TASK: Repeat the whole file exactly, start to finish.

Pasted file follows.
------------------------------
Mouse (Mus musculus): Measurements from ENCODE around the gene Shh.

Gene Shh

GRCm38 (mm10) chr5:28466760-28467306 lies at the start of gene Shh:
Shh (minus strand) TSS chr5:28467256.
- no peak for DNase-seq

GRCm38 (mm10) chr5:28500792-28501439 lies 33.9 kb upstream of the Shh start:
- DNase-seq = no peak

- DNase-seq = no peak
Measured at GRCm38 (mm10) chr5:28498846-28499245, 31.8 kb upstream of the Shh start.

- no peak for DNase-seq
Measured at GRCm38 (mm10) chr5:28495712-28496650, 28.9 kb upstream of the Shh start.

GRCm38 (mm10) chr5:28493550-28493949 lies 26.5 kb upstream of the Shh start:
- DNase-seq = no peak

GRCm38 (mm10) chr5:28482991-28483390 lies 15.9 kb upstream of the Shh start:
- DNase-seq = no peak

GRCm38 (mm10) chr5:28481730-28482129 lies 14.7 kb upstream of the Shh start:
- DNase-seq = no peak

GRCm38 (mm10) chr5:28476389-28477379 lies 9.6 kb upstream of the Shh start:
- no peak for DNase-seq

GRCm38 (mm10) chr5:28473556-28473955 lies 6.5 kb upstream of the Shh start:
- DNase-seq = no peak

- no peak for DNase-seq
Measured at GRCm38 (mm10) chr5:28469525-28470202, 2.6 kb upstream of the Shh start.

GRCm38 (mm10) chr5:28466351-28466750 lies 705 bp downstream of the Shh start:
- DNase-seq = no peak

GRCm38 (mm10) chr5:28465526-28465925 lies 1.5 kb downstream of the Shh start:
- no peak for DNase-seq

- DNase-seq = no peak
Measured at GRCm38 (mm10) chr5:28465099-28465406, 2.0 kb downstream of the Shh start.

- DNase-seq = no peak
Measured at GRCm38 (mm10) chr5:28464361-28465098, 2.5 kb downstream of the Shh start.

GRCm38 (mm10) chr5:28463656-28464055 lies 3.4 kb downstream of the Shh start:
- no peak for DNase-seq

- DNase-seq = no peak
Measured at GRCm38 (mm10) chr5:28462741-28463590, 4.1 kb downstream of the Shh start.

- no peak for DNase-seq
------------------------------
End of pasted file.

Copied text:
Mouse (Mus musculus): Measurements from ENCODE around the gene Shh.

Gene Shh

GRCm38 (mm10) chr5:28466760-28467306 lies at the start of gene Shh:
Shh (minus strand) TSS chr5:28467256.
- no peak for DNase-seq

GRCm38 (mm10) chr5:28500792-28501439 lies 33.9 kb upstream of the Shh start:
- DNase-seq = no peak

- DNase-seq = no peak
Measured at GRCm38 (mm10) chr5:28498846-28499245, 31.8 kb upstream of the Shh start.

- no peak for DNase-seq
Measured at GRCm38 (mm10) chr5:28495712-28496650, 28.9 kb upstream of the Shh start.

GRCm38 (mm10) chr5:28493550-28493949 lies 26.5 kb upstream of the Shh start:
- DNase-seq = no peak

GRCm38 (mm10) chr5:28482991-28483390 lies 15.9 kb upstream of the Shh start:
- DNase-seq = no peak

GRCm38 (mm10) chr5:28481730-28482129 lies 14.7 kb upstream of the Shh start:
- DNase-seq = no peak

GRCm38 (mm10) chr5:28476389-28477379 lies 9.6 kb upstream of the Shh start:
- no peak for DNase-seq

GRCm38 (mm10) chr5:28473556-28473955 lies 6.5 kb upstream of the Shh start:
- DNase-seq = no peak

- no peak for DNase-seq
Measured at GRCm38 (mm10) chr5:28469525-28470202, 2.6 kb upstream of the Shh start.

GRCm38 (mm10) chr5:28466351-28466750 lies 705 bp downstream of the Shh start:
- DNase-seq = no peak

GRCm38 (mm10) chr5:28465526-28465925 lies 1.5 kb downstream of the Shh start:
- no peak for DNase-seq

- DNase-seq = no peak
Measured at GRCm38 (mm10) chr5:28465099-28465406, 2.0 kb downstream of the Shh start.

- DNase-seq = no peak
Measured at GRCm38 (mm10) chr5:28464361-28465098, 2.5 kb downstream of the Shh start.

GRCm38 (mm10) chr5:28463656-28464055 lies 3.4 kb downstream of the Shh start:
- no peak for DNase-seq

- DNase-seq = no peak
Measured at GRCm38 (mm10) chr5:28462741-28463590, 4.1 kb downstream of the Shh start.

- no peak for DNase-seq